If the 2012 election campaign has plunged you into depression and convinced you that this country is going down the drain, an antidote could be a tour of a college or university campus. Wherever you may live, you’ll probably find a handful within a driving distance from your home.
The American higher education system is unique. Nothing on the same scale or quality exists elsewhere in the world, and it provides an enormous competitive advantage for U.S. businesses and the military. American universities also award degrees to foreign students, training Indian engineers, European business executives, Chinese scientists and Jamaican athletes. Far from eroding its competitive edge, this openness only solidifies America’s leadership position, helping spread its system of values around the world.
American universities are the best in the world. There are some 2,500 accredited four-year colleges and universities, awarding over a million and a half bachelor’s degrees each year. The number of master’s degrees, according to the Council of Graduate Schools, stands around half a million and the number of doctorates exceeds 50,000 annually.
According to Times University Rankings, a U.K. firm, half of the world’s 100 best colleges and universities, and 30 of the top 50, are located in the U.S. The United States dominates higher education well in excess of its relative weight in the global economy, since it produces only around a quarter of the world’s GDP.
Nor is it the case that the American educational system is heavily geared toward the opulent, or that expensive private colleges provide superior education. In the same ranking, 23 of the world’s best institutions of higher learning are U.S. state schools, offering affordable education to in-state students. The average cost of tuition, room and board at state universities is less than half the average of Ivy League schools. For example, 13 graduates of the University of Wisconsin have won the Nobel Prize, while 12 Nobel laureates teach at the University of Michigan.
Thanks to state schools, the U.S. remains a land of opportunity: Some 70,000 students are enrolled at the University of Arizona, while in the large state universities of Minnesota, Texas, Florida and Ohio enrollment exceeds 50,000.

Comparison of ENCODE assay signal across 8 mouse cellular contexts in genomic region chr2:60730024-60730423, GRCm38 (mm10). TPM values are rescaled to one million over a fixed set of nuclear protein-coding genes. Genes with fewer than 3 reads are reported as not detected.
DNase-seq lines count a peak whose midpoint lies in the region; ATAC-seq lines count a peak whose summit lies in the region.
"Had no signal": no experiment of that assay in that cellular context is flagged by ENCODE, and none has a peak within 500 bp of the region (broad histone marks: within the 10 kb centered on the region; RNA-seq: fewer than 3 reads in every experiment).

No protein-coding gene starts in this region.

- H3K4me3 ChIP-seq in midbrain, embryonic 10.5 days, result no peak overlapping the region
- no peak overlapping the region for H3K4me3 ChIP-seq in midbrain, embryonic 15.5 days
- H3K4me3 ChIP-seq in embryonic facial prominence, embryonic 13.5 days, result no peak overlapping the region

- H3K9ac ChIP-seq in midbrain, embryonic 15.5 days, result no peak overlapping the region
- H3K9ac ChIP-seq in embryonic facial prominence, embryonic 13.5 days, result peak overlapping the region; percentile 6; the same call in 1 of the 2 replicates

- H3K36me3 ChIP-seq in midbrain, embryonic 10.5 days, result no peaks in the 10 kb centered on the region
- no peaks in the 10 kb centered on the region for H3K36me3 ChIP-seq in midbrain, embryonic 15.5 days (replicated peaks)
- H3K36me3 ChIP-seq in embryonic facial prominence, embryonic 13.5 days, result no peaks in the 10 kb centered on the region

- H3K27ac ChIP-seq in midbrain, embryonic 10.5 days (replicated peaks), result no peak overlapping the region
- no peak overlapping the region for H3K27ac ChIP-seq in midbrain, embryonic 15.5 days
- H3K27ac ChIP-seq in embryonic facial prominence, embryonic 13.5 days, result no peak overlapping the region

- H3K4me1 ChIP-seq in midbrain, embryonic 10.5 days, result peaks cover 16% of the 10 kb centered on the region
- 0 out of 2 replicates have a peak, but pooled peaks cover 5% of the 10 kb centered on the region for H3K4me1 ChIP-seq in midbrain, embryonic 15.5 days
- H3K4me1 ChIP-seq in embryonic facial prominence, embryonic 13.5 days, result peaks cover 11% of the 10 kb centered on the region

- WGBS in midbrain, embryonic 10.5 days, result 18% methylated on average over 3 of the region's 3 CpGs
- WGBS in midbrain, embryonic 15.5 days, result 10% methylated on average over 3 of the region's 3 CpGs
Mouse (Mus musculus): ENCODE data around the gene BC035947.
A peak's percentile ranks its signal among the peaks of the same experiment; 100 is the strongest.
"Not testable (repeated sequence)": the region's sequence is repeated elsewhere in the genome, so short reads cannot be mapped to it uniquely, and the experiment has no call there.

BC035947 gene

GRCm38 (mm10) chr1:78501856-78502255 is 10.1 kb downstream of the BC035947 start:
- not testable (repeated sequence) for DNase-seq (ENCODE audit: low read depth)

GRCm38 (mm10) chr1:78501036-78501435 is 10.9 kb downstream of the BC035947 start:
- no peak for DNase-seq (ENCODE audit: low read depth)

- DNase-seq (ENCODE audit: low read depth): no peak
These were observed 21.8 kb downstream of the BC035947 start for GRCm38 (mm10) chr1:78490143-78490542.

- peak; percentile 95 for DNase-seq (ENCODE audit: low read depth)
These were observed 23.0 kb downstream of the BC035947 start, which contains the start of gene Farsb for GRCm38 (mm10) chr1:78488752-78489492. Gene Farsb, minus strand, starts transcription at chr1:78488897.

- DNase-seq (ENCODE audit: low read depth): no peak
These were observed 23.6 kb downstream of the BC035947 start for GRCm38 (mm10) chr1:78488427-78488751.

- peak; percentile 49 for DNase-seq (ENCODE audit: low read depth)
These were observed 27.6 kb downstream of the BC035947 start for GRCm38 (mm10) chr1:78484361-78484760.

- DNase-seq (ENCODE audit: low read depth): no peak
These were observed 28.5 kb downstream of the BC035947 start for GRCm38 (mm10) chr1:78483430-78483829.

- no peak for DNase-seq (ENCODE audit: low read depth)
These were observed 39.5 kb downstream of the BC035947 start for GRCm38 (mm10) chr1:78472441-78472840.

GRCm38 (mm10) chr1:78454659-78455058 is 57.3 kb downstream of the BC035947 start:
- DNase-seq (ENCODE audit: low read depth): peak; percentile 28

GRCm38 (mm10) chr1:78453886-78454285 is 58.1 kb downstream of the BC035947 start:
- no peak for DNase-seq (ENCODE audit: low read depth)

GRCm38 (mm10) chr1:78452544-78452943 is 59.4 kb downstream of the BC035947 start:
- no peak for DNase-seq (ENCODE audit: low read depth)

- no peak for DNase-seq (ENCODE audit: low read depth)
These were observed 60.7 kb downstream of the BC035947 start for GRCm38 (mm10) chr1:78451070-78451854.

Universities, and the pioneering research they do, are the foundation of modern entrepreneurial capitalism. Silicon Valley came into existence half a century ago around Stanford University, when Frederick Terman, the provost at a previously sleepy private school, expanded its engineering and science departments with an eye to conducting research that could have commercial applications. A small community of venture capitalists then coalesced around Stanford, starting with William Henry Draper III, who founded the first West Coast venture fund in 1959.
The early venture funds were behind some of the most successful modern businesses that became household names and transformed the world while making investors trillions of dollars. Even more important, they created a model for entrepreneurial capitalism that has been replicated around dozens of colleges and universities, in Austin, outside Boston, in the Raleigh-Durham area and elsewhere. Specialized industry spinoffs transformed San Diego into a global biotech hub and helped revitalize moribund rust belt cities.
Over the past three decades, American college degrees have been in high demand. The number of international students studying in the U.S. has grown dramatically in recent years, reaching an all time high of nearly 700,000 in the 2011-12 academic year. The growth of foreign enrollment is indicative, since international students typically pay full tuition, either from their own pockets or getting scholarships from their governments. In any case, more than domestic enrollment, it provides a measure of the supply/demand relationship.
Since the early 1980s, the cost of an Ivy League education has gone up twice as fast as inflation, on average, and it now costs over $50,000 a year. There has been a tendency to present tuition growth as a problem, but in large measure rising tuitions, increased enrollment and an influx of students from abroad reflect demand for U.S. degrees. And, while many students emerge from college saddled with debt, that also represents a rational calculation: An academic and professional degree greatly increases earning power and quality of life.